The Five Pillars of Leadership

In any competitive environment – the military, business, and even sports — good leadership is the one thing that is going to make the difference between being mediocre and being excellent.

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In any competitive environment – the military, business, and even sports — good leadership is the one thing that is going to make the difference between being mediocre and being excellent. Having said that, there is no one magic bullet or ‘secret sauce’ for becoming a good leader. It’s a combination of many things. I have found, in my more than 40 years of engaging with and working with leaders, that there are five key pillars that any professional in business or government must learn if they are going to be a proficient and successful leader.

The first is leading yourself. This is about humility, integrity, trust, and lifelong learning. It is study, observation, and experience in order to learn the characteristics of what good leaders are actually like. If somebody tries to throw an obstacle in front of you or your people, you will find a way around it. Who do you look up to as a leader? Who is a role model? Can you emulate that behavior, adapting it to your specific circumstance? It’s about learning to think for yourself and conquering stress. Leading yourself is also learning to never give up on something you believe in, because success is usually found just beyond the point where most people give up.

The second is leading people. This is something that I learned from Colin Powell. I was his aide in the 1990s, and we were in a car riding to an event. He turned to me and said, “You know, the essence of leading people is holding them to the highest possible standards while taking the best possible care of them.” I found this to be very profound. I think the best leaders that I've been around do this. Leading people really means genuinely caring about those individuals and getting to know them, both as individuals and generations. It means hiring the best, developing them, and even firing them when necessary. Lee Scott, the former CEO of Walmart, once told me, “You can be bad at hiring or you can be bad at firing, but you can't be bad at both.”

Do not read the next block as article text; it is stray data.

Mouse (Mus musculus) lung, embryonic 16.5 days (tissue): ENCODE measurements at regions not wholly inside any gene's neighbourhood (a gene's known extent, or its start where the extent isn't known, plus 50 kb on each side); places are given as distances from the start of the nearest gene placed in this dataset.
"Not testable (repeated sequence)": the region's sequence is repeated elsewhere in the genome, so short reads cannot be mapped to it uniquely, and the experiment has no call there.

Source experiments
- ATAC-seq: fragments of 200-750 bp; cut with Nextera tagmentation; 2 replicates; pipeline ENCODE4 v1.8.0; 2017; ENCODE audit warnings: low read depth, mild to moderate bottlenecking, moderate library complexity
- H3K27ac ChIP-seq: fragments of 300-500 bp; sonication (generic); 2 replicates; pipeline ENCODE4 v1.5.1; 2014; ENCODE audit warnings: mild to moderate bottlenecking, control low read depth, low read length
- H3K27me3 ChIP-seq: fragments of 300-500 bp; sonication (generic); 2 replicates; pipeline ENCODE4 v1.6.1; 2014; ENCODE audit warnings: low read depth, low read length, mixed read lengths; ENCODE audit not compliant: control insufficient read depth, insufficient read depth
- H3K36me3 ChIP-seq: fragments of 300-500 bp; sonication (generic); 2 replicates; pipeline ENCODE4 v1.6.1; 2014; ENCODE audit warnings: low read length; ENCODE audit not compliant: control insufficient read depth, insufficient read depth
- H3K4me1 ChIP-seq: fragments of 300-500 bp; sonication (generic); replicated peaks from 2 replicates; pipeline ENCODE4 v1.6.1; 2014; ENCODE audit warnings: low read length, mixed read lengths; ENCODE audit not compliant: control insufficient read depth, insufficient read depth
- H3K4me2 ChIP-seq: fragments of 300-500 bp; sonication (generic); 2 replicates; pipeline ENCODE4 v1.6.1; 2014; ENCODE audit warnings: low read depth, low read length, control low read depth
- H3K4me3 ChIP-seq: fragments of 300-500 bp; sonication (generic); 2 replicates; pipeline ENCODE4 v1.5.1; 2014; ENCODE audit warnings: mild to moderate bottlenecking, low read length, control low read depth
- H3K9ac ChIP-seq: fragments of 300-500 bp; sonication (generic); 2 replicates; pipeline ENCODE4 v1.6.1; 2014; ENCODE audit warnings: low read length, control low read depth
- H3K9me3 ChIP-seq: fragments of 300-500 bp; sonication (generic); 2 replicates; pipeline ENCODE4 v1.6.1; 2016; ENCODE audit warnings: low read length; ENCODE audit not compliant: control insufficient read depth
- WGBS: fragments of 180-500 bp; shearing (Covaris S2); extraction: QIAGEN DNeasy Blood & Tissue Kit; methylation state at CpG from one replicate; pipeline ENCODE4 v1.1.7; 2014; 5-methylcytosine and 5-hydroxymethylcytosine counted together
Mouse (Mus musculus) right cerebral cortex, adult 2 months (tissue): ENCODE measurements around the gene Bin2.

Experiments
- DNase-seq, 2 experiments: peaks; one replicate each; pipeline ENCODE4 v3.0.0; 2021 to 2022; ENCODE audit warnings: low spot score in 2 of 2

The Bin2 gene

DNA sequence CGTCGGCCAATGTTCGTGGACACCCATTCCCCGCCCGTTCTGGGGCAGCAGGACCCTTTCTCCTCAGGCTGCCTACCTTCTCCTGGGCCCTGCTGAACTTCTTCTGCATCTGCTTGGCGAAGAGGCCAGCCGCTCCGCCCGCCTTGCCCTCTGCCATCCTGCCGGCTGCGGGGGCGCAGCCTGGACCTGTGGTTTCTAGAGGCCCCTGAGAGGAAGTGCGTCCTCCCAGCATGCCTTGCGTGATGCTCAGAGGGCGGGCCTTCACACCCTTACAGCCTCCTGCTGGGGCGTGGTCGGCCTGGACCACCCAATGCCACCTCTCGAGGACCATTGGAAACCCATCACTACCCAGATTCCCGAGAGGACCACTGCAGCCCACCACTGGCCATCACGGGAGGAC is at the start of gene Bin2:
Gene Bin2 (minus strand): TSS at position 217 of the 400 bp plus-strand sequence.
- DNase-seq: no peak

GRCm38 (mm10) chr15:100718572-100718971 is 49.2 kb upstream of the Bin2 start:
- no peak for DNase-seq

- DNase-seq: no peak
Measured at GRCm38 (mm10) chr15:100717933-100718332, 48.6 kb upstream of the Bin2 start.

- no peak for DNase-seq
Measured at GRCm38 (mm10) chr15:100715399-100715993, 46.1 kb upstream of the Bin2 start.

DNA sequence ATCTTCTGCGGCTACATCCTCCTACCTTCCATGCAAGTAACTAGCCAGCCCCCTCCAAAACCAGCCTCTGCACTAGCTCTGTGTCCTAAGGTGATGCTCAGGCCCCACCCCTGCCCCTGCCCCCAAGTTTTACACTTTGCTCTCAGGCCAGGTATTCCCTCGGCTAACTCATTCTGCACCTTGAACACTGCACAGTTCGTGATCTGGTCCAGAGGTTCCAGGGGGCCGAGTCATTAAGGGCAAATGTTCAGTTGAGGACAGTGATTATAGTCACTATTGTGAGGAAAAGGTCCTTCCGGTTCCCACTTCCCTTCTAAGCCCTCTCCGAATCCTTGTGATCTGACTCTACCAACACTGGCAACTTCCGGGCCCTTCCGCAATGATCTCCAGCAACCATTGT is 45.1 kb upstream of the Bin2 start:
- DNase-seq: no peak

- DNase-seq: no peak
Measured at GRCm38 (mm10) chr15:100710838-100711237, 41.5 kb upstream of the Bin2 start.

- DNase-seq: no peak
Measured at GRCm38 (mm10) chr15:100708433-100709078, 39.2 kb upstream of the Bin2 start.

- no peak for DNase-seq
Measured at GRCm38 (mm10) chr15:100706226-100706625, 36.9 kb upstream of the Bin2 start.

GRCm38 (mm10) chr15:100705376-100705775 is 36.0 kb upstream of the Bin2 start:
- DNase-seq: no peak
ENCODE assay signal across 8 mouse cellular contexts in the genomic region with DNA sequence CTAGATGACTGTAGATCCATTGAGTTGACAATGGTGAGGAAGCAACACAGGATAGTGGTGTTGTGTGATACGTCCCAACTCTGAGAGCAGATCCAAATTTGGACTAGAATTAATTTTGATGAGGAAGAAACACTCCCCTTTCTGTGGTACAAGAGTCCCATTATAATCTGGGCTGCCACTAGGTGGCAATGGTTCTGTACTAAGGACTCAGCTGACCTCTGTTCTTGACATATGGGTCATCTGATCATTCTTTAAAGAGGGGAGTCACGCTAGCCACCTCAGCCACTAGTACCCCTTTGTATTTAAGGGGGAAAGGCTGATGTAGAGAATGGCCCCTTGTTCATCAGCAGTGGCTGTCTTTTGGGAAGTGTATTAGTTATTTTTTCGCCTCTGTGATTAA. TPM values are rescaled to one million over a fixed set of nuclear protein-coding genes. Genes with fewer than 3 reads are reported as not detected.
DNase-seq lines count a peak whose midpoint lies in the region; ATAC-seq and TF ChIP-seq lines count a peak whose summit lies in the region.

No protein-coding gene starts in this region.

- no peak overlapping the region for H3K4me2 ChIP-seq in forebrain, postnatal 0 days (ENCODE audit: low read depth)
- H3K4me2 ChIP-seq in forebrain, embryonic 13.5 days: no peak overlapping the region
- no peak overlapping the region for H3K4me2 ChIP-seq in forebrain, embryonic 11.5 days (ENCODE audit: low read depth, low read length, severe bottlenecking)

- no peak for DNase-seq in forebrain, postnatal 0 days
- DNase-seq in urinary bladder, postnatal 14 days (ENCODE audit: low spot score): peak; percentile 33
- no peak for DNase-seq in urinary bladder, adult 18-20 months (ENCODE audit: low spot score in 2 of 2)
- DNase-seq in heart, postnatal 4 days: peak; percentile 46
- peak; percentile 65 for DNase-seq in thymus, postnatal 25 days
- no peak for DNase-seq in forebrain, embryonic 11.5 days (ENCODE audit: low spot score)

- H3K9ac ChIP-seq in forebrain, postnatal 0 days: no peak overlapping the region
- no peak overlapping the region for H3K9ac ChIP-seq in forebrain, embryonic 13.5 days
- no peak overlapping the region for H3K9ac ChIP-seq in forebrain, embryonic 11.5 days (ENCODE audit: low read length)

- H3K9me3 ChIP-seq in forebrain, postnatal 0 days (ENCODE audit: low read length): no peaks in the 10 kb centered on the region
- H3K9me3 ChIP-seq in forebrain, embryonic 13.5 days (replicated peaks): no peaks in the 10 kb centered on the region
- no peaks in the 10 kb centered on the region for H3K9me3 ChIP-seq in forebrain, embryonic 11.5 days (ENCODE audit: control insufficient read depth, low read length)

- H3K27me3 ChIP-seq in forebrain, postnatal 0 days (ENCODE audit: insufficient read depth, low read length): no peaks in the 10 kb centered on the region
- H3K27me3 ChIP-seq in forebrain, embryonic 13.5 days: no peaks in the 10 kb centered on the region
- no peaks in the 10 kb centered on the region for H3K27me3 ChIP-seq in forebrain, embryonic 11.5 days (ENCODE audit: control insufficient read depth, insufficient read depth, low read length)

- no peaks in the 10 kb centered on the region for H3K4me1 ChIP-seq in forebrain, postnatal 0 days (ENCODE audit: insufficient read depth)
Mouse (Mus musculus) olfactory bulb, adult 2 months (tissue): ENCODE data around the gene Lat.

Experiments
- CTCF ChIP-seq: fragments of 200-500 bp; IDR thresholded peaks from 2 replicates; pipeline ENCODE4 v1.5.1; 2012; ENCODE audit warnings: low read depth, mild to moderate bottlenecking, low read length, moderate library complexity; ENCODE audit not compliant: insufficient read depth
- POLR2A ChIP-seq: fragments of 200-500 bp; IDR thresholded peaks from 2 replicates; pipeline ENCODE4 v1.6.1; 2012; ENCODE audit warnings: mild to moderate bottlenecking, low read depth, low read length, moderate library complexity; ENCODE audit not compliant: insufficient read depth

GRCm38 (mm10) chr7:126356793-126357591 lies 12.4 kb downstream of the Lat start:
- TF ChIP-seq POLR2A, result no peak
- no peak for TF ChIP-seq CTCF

The third is leading organizations. Good leaders know what types of structure and process work in a given environment, and they take great pains to build culture. Good culture is very hard to build, just like a brand name, and it’s very easy to destroy – it only takes a moment. To succeed in leading an organization, you need to establish a clear and compelling intellectual framework for what your organization is doing. You have to put in the hard work around what you are trying to get done. What are the fundamentals, what elements do you have to get right? And then distill that into something very simple in terms of a mission and a constant for how you will accomplish that mission.

The fourth is leading execution. This is about establishing operational excellence. High-performance organizations are founded on institutional integrity, a high level of knowledge, procedural compliance, solid communications, forceful backup, and a questioning attitude. Leaders also have to have the courage to make decisions and move forward with them. This seems simple, but it’s not. For example, part of making a decision is knowing how to run a meeting, which sounds as simple as blocking and tackling, but very few people know how to do this well. Very few decisions get made in a large meeting – you have to drive the size of the meeting, the focus, and the pace. So, it’s dipping into the tactical when you need to, and then coming back out to the strategic goal — good leaders know how to find that balance.

The final pillar is leading change, which is my favorite. Good leaders challenge all the assumptions. They know that creation is normally the result of a synergy of ideas that have never before been matched, which is further enabled by diversity within an organization.  Change leaders can see the difference between a trend and the trendy . . .  and they are good at recognizing trigger points at which they need to actually change their business. This is also about being willing to disrupt yourself.

Good leaders are passionate about what they’re doing, which in turn feeds and fires up their teams. You have to be curious and willing to do the grunt work of learning the basics of leadership. Go out and find good teachers and good role models. And finally, experiment along the way to learn what leadership techniques work for you. Get out there and practice. Read. Be passionate. Experiment. Make mistakes. Have successes. Roll it all together and you’ll find that in short order you’ll become a very effective leader.

Expanse recently announced the addition of retired US Navy Admiral James “Sandy” Winnefeld as an advisor to the company. Winnefeld joins the Expanse advisory board after serving as the ninth Vice Chairman of the Joint Chiefs of Staff and the United States’ number two ranking military officer. This article is part one of a three-part series into some of Winnefeld’s thoughts as he joins the Expanse team.


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